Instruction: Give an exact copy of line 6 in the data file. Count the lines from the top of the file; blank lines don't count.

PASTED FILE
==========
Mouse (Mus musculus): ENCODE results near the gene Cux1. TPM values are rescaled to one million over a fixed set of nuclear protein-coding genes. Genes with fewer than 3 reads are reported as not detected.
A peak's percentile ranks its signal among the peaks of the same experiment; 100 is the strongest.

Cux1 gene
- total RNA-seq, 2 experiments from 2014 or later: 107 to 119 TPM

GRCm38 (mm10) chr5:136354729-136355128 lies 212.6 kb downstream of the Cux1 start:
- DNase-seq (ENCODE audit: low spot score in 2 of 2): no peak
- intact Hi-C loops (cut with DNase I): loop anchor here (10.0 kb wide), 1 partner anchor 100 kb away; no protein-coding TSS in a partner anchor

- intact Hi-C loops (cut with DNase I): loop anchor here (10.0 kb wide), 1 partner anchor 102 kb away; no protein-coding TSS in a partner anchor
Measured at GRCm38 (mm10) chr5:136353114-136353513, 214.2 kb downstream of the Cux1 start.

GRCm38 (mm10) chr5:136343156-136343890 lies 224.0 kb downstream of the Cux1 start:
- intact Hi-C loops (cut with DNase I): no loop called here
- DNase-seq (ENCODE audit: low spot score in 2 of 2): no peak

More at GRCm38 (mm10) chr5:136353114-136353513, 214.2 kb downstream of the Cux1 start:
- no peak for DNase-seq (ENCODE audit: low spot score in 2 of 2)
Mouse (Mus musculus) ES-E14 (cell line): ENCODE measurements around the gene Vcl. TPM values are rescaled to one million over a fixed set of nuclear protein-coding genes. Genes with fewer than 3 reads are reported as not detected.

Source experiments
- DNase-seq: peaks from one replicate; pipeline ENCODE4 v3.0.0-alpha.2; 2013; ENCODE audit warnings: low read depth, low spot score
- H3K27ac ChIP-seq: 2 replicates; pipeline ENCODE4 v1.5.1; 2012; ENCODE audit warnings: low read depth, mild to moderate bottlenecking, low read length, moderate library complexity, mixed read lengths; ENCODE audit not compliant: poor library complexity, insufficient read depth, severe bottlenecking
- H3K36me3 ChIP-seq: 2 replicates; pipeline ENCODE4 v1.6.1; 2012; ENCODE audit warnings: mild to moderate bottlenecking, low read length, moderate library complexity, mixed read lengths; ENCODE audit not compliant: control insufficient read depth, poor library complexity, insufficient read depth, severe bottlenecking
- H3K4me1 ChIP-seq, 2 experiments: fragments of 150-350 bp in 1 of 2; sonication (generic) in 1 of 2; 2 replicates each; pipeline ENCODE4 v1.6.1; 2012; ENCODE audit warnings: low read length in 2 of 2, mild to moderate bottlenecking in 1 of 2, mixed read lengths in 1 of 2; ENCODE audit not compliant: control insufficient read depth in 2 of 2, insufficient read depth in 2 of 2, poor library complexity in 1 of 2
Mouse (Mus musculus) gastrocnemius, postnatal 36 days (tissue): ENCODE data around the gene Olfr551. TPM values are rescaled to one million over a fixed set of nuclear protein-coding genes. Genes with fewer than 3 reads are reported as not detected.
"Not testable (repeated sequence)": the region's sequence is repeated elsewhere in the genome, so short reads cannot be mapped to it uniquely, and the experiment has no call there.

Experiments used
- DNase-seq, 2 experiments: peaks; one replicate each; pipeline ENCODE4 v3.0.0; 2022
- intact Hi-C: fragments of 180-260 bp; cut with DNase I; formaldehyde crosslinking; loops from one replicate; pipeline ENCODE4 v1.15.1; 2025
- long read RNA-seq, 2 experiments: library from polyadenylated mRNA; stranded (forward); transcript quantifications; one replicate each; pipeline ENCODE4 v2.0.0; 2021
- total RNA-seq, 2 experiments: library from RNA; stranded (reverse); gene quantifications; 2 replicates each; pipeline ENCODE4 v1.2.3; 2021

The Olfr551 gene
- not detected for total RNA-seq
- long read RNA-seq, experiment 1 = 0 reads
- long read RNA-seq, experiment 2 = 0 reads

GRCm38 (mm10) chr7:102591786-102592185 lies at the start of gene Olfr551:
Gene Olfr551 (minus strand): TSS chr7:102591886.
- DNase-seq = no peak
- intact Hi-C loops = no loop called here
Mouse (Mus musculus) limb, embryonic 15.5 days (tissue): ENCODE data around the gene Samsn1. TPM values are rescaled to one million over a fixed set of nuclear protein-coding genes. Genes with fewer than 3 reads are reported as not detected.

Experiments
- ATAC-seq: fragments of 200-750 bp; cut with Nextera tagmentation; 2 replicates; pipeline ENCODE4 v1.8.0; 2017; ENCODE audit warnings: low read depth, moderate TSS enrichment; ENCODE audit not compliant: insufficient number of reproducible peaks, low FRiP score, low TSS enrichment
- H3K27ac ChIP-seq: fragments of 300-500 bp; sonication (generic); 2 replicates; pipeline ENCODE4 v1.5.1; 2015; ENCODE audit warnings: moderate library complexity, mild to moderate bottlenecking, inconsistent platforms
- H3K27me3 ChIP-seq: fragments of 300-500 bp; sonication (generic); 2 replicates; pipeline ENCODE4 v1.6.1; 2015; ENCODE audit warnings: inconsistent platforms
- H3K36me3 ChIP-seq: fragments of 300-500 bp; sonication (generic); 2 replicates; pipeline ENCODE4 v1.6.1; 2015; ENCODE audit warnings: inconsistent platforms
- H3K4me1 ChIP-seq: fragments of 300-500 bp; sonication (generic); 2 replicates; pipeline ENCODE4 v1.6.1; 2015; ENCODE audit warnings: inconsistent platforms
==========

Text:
- DNase-seq (ENCODE audit: low spot score in 2 of 2): no peak